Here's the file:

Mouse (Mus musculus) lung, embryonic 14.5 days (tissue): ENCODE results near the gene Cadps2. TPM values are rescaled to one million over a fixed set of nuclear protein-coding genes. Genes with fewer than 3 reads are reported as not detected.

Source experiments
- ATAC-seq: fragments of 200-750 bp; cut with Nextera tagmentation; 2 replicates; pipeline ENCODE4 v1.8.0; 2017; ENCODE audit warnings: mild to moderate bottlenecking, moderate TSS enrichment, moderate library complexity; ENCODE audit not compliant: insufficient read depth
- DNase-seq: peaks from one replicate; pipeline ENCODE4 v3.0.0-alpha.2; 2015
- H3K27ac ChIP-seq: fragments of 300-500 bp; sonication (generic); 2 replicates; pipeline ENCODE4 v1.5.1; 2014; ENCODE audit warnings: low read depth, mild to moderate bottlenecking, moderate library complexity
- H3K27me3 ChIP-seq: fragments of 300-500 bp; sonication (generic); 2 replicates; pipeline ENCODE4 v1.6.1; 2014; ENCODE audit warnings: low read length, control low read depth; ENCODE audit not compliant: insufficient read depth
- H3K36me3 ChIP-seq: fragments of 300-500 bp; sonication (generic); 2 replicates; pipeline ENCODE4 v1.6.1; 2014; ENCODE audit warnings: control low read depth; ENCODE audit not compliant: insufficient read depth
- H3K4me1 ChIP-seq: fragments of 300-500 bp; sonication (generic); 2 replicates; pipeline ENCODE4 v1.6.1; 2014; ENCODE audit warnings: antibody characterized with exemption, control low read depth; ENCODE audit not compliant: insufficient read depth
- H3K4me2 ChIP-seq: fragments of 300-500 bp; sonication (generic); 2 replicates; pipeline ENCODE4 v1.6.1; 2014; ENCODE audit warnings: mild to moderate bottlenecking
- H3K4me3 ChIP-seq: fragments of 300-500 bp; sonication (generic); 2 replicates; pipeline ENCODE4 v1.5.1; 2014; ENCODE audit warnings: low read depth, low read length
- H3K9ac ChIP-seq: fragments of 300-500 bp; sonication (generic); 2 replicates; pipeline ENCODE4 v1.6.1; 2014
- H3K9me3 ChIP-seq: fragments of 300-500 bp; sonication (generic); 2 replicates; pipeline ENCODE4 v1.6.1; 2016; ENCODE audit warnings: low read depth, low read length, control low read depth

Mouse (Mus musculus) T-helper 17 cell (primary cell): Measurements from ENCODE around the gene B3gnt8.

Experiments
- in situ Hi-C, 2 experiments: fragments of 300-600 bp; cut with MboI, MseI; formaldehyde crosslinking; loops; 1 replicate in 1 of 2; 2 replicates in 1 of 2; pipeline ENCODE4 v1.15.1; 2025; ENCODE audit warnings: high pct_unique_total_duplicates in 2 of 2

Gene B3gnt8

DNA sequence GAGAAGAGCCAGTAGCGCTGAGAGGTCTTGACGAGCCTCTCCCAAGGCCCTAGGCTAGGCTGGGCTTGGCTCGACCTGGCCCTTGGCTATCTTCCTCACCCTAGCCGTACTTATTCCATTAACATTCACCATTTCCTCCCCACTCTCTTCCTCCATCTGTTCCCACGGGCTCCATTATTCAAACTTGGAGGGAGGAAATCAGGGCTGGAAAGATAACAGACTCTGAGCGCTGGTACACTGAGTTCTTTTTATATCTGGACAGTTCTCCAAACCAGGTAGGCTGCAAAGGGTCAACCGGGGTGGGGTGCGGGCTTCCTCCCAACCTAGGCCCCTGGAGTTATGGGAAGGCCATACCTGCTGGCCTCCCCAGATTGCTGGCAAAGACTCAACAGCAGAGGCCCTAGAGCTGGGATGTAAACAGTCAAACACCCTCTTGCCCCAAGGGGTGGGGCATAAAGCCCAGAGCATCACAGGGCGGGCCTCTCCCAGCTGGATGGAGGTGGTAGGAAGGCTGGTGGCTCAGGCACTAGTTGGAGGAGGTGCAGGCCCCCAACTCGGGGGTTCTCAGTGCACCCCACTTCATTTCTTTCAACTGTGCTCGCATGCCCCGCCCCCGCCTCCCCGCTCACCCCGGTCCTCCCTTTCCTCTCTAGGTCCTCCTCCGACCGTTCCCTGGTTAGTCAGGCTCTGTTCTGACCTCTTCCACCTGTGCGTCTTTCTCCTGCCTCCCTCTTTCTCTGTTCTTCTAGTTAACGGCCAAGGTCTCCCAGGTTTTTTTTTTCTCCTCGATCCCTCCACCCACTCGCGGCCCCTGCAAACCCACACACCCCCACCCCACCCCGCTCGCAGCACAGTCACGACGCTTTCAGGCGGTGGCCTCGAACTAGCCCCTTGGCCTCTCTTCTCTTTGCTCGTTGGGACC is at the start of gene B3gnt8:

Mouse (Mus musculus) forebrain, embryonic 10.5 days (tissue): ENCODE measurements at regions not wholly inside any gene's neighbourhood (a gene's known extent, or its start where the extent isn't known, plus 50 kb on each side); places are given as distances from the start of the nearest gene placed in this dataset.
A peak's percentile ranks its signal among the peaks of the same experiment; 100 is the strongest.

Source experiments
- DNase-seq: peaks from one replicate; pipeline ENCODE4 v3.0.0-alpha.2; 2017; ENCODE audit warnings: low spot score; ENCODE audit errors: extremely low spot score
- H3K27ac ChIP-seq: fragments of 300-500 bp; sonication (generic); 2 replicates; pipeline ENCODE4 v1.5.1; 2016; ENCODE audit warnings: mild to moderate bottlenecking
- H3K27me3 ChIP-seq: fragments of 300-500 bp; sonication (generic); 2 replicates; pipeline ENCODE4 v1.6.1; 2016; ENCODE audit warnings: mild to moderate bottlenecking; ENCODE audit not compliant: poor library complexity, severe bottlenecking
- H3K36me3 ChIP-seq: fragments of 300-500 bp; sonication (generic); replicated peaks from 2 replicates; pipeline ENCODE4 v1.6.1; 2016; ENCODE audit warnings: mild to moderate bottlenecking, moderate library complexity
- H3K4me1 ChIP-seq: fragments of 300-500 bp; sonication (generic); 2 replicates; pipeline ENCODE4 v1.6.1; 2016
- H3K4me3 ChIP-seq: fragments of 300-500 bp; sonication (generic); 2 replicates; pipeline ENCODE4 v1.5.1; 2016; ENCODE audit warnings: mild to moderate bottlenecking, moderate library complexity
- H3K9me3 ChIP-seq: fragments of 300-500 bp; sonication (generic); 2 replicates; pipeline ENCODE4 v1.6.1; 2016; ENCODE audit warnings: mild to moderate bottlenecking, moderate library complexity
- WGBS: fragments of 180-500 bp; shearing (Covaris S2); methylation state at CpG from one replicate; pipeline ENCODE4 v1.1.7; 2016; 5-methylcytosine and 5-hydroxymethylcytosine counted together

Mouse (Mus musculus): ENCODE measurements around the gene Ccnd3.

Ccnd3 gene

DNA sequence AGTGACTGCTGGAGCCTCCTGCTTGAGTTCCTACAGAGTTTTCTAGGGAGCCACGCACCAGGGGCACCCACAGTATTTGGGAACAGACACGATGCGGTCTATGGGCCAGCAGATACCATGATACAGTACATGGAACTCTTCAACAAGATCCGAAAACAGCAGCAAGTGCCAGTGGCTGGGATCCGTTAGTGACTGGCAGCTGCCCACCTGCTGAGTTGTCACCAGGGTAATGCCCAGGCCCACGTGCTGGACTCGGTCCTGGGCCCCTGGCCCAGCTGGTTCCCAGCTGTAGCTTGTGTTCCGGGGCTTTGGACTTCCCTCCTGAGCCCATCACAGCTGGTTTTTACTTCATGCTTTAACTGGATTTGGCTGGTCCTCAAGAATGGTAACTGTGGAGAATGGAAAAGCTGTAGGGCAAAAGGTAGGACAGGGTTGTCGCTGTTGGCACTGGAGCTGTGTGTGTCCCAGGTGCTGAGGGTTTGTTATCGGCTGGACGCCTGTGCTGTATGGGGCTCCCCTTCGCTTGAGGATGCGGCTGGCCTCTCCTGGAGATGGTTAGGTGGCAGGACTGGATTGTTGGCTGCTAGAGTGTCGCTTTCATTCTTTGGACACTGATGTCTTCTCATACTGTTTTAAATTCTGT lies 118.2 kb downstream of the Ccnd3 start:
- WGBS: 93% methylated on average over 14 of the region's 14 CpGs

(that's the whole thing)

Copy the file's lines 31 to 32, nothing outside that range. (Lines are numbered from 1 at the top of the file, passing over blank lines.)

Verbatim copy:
DNA sequence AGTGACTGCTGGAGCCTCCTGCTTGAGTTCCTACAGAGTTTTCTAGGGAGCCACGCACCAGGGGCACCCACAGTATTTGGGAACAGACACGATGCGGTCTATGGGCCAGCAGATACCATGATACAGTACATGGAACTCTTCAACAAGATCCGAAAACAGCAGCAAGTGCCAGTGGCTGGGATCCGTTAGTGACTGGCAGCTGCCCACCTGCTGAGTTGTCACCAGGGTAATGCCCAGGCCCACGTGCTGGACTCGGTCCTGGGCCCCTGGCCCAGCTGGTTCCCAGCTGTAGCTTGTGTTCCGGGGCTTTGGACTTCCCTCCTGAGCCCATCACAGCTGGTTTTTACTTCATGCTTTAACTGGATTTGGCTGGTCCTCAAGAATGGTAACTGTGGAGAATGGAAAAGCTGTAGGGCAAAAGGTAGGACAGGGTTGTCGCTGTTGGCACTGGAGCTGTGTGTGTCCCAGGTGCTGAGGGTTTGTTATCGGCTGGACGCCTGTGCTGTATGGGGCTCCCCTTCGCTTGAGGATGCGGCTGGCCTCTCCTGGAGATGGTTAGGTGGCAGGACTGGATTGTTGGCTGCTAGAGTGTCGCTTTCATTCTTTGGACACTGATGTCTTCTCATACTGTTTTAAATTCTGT lies 118.2 kb downstream of the Ccnd3 start:
- WGBS: 93% methylated on average over 14 of the region's 14 CpGs